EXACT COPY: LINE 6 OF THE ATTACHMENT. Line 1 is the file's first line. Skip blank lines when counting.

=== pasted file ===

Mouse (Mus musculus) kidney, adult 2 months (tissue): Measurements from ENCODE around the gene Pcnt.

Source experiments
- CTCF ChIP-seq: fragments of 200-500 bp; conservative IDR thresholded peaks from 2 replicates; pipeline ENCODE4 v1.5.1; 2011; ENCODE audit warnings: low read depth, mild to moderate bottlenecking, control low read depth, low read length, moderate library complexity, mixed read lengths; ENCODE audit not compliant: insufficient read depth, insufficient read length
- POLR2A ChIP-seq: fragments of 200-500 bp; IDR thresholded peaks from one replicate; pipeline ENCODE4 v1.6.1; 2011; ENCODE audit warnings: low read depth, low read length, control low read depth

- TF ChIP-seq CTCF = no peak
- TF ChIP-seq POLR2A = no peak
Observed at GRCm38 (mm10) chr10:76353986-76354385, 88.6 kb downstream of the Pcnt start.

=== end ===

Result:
- TF ChIP-seq POLR2A = no peak